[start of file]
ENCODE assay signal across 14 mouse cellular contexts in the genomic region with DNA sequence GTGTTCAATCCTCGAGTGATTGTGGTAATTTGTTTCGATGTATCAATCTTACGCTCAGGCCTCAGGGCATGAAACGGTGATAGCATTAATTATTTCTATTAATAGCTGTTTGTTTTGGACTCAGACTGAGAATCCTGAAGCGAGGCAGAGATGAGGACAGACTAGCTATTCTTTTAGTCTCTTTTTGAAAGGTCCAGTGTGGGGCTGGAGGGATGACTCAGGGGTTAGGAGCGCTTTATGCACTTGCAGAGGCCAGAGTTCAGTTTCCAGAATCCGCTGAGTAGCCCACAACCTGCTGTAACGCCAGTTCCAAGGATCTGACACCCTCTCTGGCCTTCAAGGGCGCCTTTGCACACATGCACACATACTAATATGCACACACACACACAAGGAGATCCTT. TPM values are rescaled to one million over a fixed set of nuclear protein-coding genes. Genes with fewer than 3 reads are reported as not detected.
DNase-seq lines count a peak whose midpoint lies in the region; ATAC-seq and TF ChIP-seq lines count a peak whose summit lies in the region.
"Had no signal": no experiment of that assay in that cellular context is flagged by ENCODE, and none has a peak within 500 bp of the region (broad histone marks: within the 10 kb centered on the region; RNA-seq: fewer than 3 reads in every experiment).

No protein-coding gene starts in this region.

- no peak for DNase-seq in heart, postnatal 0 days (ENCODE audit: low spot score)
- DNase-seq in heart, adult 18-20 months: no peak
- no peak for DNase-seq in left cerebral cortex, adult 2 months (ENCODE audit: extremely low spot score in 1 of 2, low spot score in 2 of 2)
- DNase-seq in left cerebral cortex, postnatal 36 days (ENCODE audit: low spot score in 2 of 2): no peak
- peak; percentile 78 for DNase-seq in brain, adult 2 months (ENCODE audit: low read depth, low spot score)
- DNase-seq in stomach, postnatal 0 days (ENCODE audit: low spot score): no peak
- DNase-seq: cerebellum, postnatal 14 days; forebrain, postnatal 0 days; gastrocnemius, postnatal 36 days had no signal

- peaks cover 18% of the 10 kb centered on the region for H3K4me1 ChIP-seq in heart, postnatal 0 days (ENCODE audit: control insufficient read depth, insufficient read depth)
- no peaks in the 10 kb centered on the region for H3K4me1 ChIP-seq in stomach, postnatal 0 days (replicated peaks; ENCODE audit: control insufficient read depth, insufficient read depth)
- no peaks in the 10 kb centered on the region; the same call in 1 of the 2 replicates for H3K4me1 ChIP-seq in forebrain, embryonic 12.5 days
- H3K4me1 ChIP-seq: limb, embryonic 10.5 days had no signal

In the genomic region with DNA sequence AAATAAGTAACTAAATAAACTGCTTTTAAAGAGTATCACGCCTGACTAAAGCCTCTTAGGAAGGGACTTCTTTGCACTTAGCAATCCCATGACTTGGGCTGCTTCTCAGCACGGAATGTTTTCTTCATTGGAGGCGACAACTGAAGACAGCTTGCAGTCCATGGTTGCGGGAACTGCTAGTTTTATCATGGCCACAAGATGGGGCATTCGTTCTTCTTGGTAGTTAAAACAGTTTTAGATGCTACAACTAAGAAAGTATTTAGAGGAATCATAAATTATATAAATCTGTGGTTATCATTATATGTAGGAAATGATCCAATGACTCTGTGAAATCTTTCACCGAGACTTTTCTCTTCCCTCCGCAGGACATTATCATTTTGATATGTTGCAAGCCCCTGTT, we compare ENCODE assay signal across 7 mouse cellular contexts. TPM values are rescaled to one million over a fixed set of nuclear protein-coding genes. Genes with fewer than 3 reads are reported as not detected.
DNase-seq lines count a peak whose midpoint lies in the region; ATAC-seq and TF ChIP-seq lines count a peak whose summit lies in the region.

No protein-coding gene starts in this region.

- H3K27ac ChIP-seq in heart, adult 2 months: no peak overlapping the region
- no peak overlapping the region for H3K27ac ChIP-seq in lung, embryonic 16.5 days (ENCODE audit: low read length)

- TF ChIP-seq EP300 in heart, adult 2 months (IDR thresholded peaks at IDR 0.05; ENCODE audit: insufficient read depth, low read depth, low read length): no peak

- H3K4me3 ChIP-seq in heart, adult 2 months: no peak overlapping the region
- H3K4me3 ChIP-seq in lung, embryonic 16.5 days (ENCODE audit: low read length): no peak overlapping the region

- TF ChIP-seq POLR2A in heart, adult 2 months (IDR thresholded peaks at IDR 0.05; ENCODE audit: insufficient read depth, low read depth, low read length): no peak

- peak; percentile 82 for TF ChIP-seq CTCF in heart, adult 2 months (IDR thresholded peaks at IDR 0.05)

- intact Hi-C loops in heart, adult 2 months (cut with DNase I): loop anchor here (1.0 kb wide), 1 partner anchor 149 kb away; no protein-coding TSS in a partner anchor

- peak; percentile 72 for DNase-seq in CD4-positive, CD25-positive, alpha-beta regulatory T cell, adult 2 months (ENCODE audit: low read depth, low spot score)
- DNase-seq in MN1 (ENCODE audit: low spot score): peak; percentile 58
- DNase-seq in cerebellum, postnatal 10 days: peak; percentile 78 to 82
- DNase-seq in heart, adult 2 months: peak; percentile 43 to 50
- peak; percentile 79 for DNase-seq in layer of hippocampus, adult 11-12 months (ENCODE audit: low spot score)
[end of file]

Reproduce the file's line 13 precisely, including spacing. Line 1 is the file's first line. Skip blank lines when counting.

- no peaks in the 10 kb centered on the region for H3K4me1 ChIP-seq in stomach, postnatal 0 days (replicated peaks; ENCODE audit: control insufficient read depth, insufficient read depth)